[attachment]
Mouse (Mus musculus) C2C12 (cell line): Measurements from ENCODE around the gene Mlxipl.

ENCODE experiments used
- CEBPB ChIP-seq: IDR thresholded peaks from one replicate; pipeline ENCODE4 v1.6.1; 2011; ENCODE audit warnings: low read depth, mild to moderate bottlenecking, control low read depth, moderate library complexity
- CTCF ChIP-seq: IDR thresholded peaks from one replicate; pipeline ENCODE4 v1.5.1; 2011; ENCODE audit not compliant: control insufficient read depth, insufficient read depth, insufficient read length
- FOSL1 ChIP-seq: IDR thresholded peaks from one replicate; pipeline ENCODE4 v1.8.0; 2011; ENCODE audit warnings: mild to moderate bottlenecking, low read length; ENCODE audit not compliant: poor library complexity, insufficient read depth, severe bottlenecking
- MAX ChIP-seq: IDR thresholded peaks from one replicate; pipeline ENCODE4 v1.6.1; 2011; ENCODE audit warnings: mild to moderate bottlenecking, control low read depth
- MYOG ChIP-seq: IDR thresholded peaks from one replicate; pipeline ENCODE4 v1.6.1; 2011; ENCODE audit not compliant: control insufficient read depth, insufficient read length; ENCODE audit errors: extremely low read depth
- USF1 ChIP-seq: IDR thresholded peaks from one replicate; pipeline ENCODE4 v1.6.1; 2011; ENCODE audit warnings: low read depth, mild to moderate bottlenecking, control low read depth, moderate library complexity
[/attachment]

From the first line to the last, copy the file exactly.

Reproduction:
Mouse (Mus musculus) C2C12 (cell line): Measurements from ENCODE around the gene Mlxipl.

ENCODE experiments used
- CEBPB ChIP-seq: IDR thresholded peaks from one replicate; pipeline ENCODE4 v1.6.1; 2011; ENCODE audit warnings: low read depth, mild to moderate bottlenecking, control low read depth, moderate library complexity
- CTCF ChIP-seq: IDR thresholded peaks from one replicate; pipeline ENCODE4 v1.5.1; 2011; ENCODE audit not compliant: control insufficient read depth, insufficient read depth, insufficient read length
- FOSL1 ChIP-seq: IDR thresholded peaks from one replicate; pipeline ENCODE4 v1.8.0; 2011; ENCODE audit warnings: mild to moderate bottlenecking, low read length; ENCODE audit not compliant: poor library complexity, insufficient read depth, severe bottlenecking
- MAX ChIP-seq: IDR thresholded peaks from one replicate; pipeline ENCODE4 v1.6.1; 2011; ENCODE audit warnings: mild to moderate bottlenecking, control low read depth
- MYOG ChIP-seq: IDR thresholded peaks from one replicate; pipeline ENCODE4 v1.6.1; 2011; ENCODE audit not compliant: control insufficient read depth, insufficient read length; ENCODE audit errors: extremely low read depth
- USF1 ChIP-seq: IDR thresholded peaks from one replicate; pipeline ENCODE4 v1.6.1; 2011; ENCODE audit warnings: low read depth, mild to moderate bottlenecking, control low read depth, moderate library complexity